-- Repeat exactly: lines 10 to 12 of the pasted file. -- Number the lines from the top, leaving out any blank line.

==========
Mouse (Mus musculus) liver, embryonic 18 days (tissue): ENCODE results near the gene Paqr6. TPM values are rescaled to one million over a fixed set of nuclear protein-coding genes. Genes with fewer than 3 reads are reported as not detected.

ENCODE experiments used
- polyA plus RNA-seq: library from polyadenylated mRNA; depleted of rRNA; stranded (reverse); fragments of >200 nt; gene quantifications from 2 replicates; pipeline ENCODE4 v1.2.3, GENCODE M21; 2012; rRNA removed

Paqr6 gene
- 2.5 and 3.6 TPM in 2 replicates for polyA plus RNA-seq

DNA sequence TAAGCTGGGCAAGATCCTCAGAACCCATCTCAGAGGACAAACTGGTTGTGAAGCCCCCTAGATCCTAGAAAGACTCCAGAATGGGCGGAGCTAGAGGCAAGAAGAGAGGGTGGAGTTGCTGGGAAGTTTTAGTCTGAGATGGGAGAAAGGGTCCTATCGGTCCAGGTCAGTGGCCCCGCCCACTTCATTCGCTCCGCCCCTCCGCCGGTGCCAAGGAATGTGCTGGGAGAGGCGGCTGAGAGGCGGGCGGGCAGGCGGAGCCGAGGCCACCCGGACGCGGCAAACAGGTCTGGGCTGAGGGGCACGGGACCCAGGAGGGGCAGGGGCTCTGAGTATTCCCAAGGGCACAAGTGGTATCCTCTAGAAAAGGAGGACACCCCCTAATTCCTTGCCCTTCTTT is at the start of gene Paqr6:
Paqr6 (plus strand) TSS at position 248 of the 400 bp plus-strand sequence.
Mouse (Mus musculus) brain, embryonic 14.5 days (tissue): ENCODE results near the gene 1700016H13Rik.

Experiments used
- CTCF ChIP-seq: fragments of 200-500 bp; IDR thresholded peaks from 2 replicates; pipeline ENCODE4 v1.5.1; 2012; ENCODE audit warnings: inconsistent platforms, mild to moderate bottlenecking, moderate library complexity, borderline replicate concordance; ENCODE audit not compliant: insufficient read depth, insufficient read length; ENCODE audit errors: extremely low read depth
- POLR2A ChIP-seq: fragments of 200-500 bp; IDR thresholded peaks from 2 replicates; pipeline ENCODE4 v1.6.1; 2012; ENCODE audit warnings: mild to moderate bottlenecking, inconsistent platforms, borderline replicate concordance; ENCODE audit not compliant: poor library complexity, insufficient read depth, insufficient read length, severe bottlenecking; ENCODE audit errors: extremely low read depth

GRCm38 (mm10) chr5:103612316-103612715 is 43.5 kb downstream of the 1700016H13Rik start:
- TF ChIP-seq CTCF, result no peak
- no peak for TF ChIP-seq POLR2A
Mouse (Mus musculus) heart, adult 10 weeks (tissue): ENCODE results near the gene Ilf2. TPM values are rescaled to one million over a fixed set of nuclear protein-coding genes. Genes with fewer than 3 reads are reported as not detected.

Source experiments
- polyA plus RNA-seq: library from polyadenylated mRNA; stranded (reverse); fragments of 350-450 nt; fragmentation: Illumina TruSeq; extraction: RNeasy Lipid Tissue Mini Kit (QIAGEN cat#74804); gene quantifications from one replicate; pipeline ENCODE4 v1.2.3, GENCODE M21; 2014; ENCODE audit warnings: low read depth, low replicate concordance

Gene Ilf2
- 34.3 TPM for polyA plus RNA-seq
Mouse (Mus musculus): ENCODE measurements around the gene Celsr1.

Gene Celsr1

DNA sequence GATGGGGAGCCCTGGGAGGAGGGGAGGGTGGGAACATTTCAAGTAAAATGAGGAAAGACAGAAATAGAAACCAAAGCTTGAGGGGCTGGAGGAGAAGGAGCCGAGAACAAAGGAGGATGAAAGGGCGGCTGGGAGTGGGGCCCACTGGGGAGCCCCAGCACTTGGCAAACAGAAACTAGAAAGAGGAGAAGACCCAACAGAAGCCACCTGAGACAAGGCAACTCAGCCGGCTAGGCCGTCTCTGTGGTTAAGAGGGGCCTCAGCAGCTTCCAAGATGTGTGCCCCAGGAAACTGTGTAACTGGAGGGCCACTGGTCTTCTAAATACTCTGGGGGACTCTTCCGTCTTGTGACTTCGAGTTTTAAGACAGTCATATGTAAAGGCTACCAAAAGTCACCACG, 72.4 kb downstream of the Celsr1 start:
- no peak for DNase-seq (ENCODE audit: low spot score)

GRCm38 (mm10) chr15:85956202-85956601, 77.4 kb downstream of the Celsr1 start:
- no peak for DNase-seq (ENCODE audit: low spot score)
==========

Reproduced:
- CTCF ChIP-seq: fragments of 200-500 bp; IDR thresholded peaks from 2 replicates; pipeline ENCODE4 v1.5.1; 2012; ENCODE audit warnings: inconsistent platforms, mild to moderate bottlenecking, moderate library complexity, borderline replicate concordance; ENCODE audit not compliant: insufficient read depth, insufficient read length; ENCODE audit errors: extremely low read depth
- POLR2A ChIP-seq: fragments of 200-500 bp; IDR thresholded peaks from 2 replicates; pipeline ENCODE4 v1.6.1; 2012; ENCODE audit warnings: mild to moderate bottlenecking, inconsistent platforms, borderline replicate concordance; ENCODE audit not compliant: poor library complexity, insufficient read depth, insufficient read length, severe bottlenecking; ENCODE audit errors: extremely low read depth

GRCm38 (mm10) chr5:103612316-103612715 is 43.5 kb downstream of the 1700016H13Rik start: